The World | KERA News

The World

Weekdays at 2 p.m. on KERA 90.1 FM
  • Hosted by Marco Werman

The World is a one-hour, weekday radio news magazine offering a mix of news, features, interviews, and music from around the globe. It airs at 2 p.m. weekdays on KERA 90.1 FM. 

Scroll down to read and listen to stories featured on The World.

Vasily Fedosenko/Reuters

Belarus has a plan to build a nuclear power plant funded by the Russian government. Twelve miles across the border, Lithuania has serious concerns about what they think is a growing nuclear threat.

Lithuania is a tiny country that still relies on Russia’s power grid for electricity, and the memory of the 1986 Chernobyl nuclear disaster also looms large in the region.

Besides questions about the environmental and safety standards, says reporter Reid Standish, Lithuania fears the possible geopolitical impact of the Ostrovets power plant.

How does fake news spread?

Nov 8, 2017
Max Massey/ KSAT 12/via Reuters

He has been misidentified as the lone gunman in the shootings in San Bernardino, in Kalamazoo, in Baton Rouge, in Orlando and, now, in Sutherland Springs, Texas.

His name is Sam Hyde. And he's actually a comedian.

But somehow, his name has become an internet meme, resurfacing after nearly every mass shooting in the past few years.

What the missile strike on Riyadh means

Nov 7, 2017

Saudi Arabia has been dropping bombs on Yemen's capital city for 32 months. On Saturday, Yemen fired back.

The missile, identified by Yemeni rebels as a domestically built Burkan II ballistic missile, also known as a Volcano, was blown out of the sky above King Khalid International Airport by an American-made anti-missile defense system. No injuries were reported, but this was a significant event in the ongoing Yemen war.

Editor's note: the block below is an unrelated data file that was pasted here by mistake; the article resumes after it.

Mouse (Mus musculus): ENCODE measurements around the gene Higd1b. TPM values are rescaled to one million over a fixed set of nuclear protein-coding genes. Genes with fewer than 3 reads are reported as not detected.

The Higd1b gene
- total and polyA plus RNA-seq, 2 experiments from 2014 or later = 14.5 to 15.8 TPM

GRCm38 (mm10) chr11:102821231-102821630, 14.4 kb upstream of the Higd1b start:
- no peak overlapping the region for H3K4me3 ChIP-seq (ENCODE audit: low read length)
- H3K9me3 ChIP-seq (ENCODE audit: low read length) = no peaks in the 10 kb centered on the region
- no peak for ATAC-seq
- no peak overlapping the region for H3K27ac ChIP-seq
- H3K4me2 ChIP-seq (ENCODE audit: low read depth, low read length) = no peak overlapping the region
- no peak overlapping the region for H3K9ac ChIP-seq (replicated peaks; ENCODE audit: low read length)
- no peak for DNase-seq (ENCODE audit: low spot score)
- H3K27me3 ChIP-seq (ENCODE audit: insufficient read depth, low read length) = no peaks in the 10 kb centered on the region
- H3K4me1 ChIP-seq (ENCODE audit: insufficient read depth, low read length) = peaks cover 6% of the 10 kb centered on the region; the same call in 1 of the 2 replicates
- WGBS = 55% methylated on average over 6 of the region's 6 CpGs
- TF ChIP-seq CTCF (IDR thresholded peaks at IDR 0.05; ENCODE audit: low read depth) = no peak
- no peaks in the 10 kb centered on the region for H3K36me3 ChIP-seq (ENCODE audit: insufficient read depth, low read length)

Marco Werman/PRI

On the first anniversary of the revolution that brought him to power, Captain Thomas Sankara rejected the colonial name of his country — Upper Volta — and by presidential mandate declared the country would be known as Burkina Faso, the land of people of integrity.

It was one of many attention-grabbing things Sankara did. But many of his fellow Burkinabe were OK with that because it was the first time the world paid attention to this impoverished, landlocked country.

A century after the October Revolution, Moscow shrugs

Nov 7, 2017

The diorama showing how Ulyanovsk looked when Vladimir Lenin was born here in 1870 is noticeably full of Orthodox churches.

Their gleaming onion domes are positioned overlooking the Volga River in the model Ulyanovsk, which was renamed for its most famous son. He was born Vladimir Ilyich Ulyanov, and then changed his name to Lenin before spearheading the Bolshevik Revolution that led to the creation of the atheist Soviet Union superpower 100 years ago.

Ahmet Ustunel remembers his daily commute to high school well. He'd wake up at home, on the Asian side of Istanbul, Turkey, a city that straddles two continents. Then he would take a ferry across the Bosphorus Strait to the European side of the city.

Kevin Lamarque/Reuters

High-profile arrests of prominent Saudis over the weekend indicate that the kingdom's crown prince is consolidating his power. And that may be just fine with the White House.

Jane Rosenberg/Reuters

In the days since Tuesday’s terror attack in New York, the alleged attacker’s country of origin has received a lot of media attention.

Sayfullo Saipov, an Uzbek national, is suspected of killing eight people and seriously injuring 12 others when he barreled down a busy Manhattan bike path in a pickup truck on Tuesday.

Several terror attacks in recent years have been carried out by individuals with ties to the country and broader Central Asia region, leading to media narratives that experts who study and know the region say are troubling.

Grassroots efforts in Tunisia to advance women’s rights

Nov 7, 2017
Danielle Villasana/PRI 

In a building tucked away on a dusty street in Tunis’s Lafayette neighborhood, a classroom full of a dozen young Tunisian women listen to lectures amid bursts of laughter on a spring day earlier this year. The group is a diverse mix of women sporting smartly tucked headscarves, brightly colored blazers and fitted jeans. One by one, they stand in front of the classroom and explain to their peers why they want to pursue politics.